We Will Rock You at Arsht Center Rolls But Doesn’t Rock

The cast of the national touring company of We Will Rock You / Photo by Paul Kolnik

The cast of the national touring company of We Will Rock You / Photo by Paul Kolnik

By Michelle F. Solomon

Rock theatrical productions are an amalgamate: They’re a rock concert with a story that’s hung on songs that weren’t intended to become a linear tale. Such is the case with We Will Rock You, another one of those jukebox musical mixtapes a la Jersey Boys/Rock of Ages/Mamma Mia . This time the supposed foundation are the lyrics and music of megaband Queen, who amassed a following in the mid 1970s and 1980s for music and records (yes, we had records then) that could be consumed as mini-rock operas. But We Will Rock You, now playing at the Adrienne Arsht Center, doesn’t quite follow Queen’s intended path.

British comedian and writer Ben Elton (he’s known in England as one of the most popular stand up comedians and as a writer for TV’s Mr. Bean) wrote the script that takes place in a Boy George meets Mad Max futuristic world where music has become C.R.A.P. (Computer Recorded Anodyne Pop). It’s steeped in clichés and takes place in a we’ve-seen-this-before future world where everyone has all but lost their soul, except a few Bohemian rebels who believe, in this case, that the discovery of real music will conquer all. The touring cast at the Arsht Center (most of them anyway) really sell the story, though, and it’s hard not to love the soaring familiar rock anthems of Queen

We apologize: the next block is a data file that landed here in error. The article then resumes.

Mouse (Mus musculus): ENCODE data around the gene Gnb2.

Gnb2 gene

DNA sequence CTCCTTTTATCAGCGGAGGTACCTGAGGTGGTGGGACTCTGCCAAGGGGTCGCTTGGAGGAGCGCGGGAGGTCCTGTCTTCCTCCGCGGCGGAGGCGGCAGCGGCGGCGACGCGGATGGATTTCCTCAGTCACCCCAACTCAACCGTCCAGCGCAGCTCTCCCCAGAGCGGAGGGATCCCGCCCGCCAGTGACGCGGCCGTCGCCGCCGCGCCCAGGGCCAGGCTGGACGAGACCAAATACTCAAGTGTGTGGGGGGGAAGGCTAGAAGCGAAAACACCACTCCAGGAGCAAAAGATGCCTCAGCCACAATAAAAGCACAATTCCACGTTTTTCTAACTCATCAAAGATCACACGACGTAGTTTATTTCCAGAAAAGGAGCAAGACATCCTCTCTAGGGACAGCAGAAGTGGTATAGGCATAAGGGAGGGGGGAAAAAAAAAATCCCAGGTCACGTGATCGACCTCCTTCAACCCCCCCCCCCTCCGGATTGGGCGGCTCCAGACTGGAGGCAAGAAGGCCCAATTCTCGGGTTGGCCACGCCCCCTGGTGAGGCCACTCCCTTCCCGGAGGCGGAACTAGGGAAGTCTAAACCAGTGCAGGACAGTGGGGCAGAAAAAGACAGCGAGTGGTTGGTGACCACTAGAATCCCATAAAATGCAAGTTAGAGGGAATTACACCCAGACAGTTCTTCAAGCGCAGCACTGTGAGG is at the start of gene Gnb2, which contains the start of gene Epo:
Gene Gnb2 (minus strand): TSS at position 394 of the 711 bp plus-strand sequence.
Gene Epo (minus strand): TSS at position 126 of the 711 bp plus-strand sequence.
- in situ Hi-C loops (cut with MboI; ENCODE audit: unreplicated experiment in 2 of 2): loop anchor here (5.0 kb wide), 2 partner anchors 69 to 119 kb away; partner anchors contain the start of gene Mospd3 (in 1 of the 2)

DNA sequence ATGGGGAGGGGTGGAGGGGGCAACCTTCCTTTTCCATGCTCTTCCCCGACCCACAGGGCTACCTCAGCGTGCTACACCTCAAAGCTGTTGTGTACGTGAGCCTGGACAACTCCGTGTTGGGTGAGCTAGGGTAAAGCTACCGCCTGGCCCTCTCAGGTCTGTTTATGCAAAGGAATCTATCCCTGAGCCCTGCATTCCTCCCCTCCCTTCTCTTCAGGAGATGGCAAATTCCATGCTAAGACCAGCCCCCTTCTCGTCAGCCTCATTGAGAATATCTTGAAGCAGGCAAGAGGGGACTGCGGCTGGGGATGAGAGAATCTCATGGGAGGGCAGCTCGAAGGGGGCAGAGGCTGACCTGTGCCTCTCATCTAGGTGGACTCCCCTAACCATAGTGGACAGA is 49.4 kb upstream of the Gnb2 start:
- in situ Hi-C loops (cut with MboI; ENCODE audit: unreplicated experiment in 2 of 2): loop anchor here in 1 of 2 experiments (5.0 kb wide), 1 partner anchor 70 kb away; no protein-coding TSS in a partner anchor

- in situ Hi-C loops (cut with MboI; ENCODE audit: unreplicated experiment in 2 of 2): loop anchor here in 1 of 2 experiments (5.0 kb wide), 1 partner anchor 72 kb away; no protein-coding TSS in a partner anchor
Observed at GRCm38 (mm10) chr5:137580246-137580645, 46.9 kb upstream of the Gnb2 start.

The script is influenced by more than the Brit band’s music with shades of Rocky Horror Picture Show and Footloose morphed together to create a surreal dream. Furthermore, it doesn’t seem that far-fetched as the planet that was once Earth is now iPlanet and is controlled by a giant corporation named GlobalSoft. GS makes money on the aforementioned C.R.A.P. All musical instruments have disappeared since music can only be generated by the corporation and its computers. (Can you say Apple?)

Of course, an Evil Queen (part Cruella de Vil, part Dr. Frank N. Furter) makes sure individuality remains squashed – Everyone on iPlanet is a carbon copy of one another, the ever present Orwellian clone. However, she’s become threatened as of late by a group of rebel Bohemians who are on an archaeological dig to find the holy grail — an “ax” (a.k.a. guitar) that’s hidden somewhere in a stone and can help them find the true meaning of their lives through the now-extinct rock ‘n’ roll.